Demand for meat products covered by the mandatory country-of-origin labeling (MCOOL) law that took effect in 2009 has not been impacted by the presence of the labels, according to a new analysis by the Kansas State University (KSU) Department of Agricultural Economics.
The analysis, conducted by KSU economists Glynn Tonsor, Jayson Lusk, Ted Schroeder and Mykel Taylor, and funded, in part, by USDA, involved in person surveys and experiences in grocery stores in Texas, online surveys and an analysis of retail scanner data.
“The overriding finding of limited awareness of MCOOL, narrow use of origin information in purchasing decisions and no evidence of a meat demand impact following MCOOL implementation is consistent with the argument that voluntary labeling by country of origin would have occurred if it were economically beneficial to do so,” the study’s authors wrote.
Specifically, the research found that only 23 percent of respondents were aware of MCOOL, while 12 percent incorrectly believe it was not law and the majority of participants said they never look for origin information when buying fresh beef and pork products.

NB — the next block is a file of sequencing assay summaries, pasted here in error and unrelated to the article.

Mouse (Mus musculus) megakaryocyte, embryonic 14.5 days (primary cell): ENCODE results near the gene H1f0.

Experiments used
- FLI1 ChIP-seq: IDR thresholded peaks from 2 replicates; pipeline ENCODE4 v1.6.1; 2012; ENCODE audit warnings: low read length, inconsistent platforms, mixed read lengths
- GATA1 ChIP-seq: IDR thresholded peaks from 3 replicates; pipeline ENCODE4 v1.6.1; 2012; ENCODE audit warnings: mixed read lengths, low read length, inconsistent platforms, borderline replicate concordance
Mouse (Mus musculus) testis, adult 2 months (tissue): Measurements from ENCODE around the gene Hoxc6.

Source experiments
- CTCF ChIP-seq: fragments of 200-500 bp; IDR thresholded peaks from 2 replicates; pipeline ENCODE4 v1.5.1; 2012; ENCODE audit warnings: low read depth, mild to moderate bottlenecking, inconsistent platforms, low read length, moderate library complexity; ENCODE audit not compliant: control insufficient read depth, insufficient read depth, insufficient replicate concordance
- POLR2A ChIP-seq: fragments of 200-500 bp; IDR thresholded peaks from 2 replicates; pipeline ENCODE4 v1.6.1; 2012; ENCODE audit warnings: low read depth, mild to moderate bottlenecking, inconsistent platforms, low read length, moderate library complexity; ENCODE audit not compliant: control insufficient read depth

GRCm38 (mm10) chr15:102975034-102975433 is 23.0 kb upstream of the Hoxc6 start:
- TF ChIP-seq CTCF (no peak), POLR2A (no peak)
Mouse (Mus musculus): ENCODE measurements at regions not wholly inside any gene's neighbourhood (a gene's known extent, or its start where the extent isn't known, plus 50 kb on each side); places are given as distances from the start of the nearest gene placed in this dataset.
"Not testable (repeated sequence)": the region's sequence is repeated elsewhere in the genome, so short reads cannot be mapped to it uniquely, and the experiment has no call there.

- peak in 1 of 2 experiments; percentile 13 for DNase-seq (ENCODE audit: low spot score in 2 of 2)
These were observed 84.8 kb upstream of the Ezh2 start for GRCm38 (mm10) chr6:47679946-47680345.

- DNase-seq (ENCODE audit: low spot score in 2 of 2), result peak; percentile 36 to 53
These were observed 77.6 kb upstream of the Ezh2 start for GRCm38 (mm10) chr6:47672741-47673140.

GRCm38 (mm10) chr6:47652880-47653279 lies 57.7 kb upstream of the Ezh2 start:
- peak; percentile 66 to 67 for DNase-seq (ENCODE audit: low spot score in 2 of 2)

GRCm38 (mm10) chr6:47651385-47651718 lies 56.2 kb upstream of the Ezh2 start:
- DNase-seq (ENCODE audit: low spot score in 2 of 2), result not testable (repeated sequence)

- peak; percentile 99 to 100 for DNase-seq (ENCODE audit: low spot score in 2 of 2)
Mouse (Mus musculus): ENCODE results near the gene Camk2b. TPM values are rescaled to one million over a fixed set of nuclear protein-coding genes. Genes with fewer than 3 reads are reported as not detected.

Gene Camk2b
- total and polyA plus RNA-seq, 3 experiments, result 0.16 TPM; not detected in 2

In addition, they documented through the on-line component that consumers value labeling like “Product of North America” approximately the same as “Product of the United States.” Finally, they concluded that across species, where was no change in demand for products following MCOOL implementation.
“These findings affirm our prediction that MCOOL would prove costly with no benefit,” said AMI President J. Patrick Boyle. “We always argued that the lack of demand for country-of-origin labeled product through the voluntary program that existed before MCOOL took effect was strong evidence of lack of demand for such labels.”
To read the study, click here: